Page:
Dr Oz: Miracle Energy Drinks
Doctor Oz did a show called “The New Miracle Energy Drinks: Do They Really Work?” Energy drinks are one of the fastest growing markets in America. Once aimed toward gearing up your kids, these drinks are now being targeted to you—the busy mom. This year alone, sales of energy drinks hovers in the 9 billion range and they want you as part of their growing market. With powders and travel size shots, energy drinks are packaged to be convenient quick boost of energy while on the go.
The questions is, do these drinks really work? Before the show, Dr Oz passed out test tube energy shots to the entire audience. When he asked the audience how many felt more energized, a few people raised their hands. Danitra, one audience member, stated that she was tired when she first came to the show, but now she felt energized. Her friend, Andrea, felt the same. Andrea stated that the Dr Oz energy shot didn’t give her the jitters and that she felt good. Another audience member stood up and told Dr Oz that she felt better. When asked about the taste, she replied, “It kind of tasted like seltzer water.”
Dr Oz grinned and told her that—guess what?—It WAS seltzer water. He had just duped the entire audience just like marketers dupe consumers. Dr Oz continued by telling the audience that he noticed not one person even asked what was in the tube. He stated that you needed to know what you put into your body. Dr Oz went back to Danitra and asked how she felt now. (Stupid comes to mind!) Danitra laughed and promptly told him that she’d “fix him later.”
Dr Oz admitted to being duped too. He used to take a vitamin drink and felt it was helping him stay healthier. Then, he started losing sleep. He soon found out it was an energy drink that was designed to keep him up.
Dr Oz: How Energy Drinks Work
Dr. Peterson, a contributor for Women’s Health Magazine, stated that yes, energy drinks do work. They can increase alertness, but at a price. The FDA (Food and Drug Administration) does not regulate the drinks because they contain ingredients that are considered herbal supplements. Herbal drinks are packaged in 3 common ways:
-cans- premixed and ready to drink. Cans may contain more than one serving, so be sure to check.
-shots- people tend to chug all at once, so it hits you hard and fast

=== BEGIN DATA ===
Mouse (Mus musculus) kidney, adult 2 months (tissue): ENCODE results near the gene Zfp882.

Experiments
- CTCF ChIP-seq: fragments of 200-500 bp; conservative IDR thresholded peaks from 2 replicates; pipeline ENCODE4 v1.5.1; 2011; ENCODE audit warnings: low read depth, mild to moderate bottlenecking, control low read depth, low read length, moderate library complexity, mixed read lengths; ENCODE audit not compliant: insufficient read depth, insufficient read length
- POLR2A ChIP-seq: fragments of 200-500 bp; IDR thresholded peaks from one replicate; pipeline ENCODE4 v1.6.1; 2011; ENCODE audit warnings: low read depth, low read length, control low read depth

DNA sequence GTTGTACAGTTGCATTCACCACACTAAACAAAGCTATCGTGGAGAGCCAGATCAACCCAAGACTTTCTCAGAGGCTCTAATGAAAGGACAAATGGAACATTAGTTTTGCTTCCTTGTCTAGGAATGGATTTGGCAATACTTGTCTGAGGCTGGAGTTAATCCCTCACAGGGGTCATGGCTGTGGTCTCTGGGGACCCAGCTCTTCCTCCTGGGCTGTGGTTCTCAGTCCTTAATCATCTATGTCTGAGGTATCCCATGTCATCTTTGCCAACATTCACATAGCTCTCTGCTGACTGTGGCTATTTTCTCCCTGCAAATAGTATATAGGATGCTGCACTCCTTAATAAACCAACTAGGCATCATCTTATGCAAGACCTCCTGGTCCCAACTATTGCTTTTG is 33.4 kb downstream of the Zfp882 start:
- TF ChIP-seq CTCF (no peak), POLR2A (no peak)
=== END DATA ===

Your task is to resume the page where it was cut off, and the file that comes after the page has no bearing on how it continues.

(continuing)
-powders- convenient because you just add water and slip slowly throughout the day.
Dr Oz: Energy Drink Reality
-Energy drinks contain caffeine- Some even contain 80 mgs to 300 mgs of caffeine per serving and you may have more than one serving per can. The added herbs may actually give you even more caffeine.
Dr Oz had an audience member rank the caffeine quotient in order, from lowest to highest to lowest. Here is how she placed the order.
Only a few audience members agreed with her.
Highest—Energy Drink: contained 300 mgs
Brewed Coffee: contained 135 mgs
Espresso: contained 100 mgs
Tea: contained 50 mgs
Soda: contained 30 mgs
Lowest—Dark chocolate: contained 20 mgs
Dr. Peterson stated that some of the side effects of too much caffeine is being jittery and jumpy. You could also raise your blood pressure 14 points when consuming energy drinks.
Dr Oz: The Truth About Energy Drinks
The Truth About Energy Drinks: Vitamin B3 and Vitamin B6
Dr Keri Peterson stated that there are massive amounts of vitamins in brands of energy drinks that don’t necessarily work unless you’re deficient and most people are not normally deficient in vitamin B. The good news is that most of the B vitamins are not considered toxic. The bad news; vitamin B6 can cause damage to nerves and may induce some tingling. There have been no studies to see how these vitamins interact with other medications. .
Dr Oz: Guarana Seeds & Ginseng
Dr. Peterson stated that studies have not been done to indicate how potent natural stimulates are when combined with caffeine. Natural stimulates include:
Guarana Seed—1 seed has twice amount of caffeine. Look on the label.
Ginseng—boost brainpower, but only above 200 mgs. Many energy drinks do not contain this much. Ginseng may also interact with blood thinners.
Dr Oz: Energy Drink Sugar Content
Energy drinks can have up to 14 tsp of sugar. The daily recommended limit is 6 tsp. Because of this, your blood glucose levels can spike up, but then come crashing down. Because energy drinks contain a lot of sugar, they are full of calories. You can purchase energy drinks with artificial sweeteners, but then you may be subject to cravings. (Check out previous Dr Oz Shows on this subject.)
Dr. Oz stated that sweeteners gave you a high that your body cannot maintain over long periods of time. Your body needed a more steady experience that it could handle. Energy drinks should not be taken regularly. They are designed for emergencies and for use only when you have to.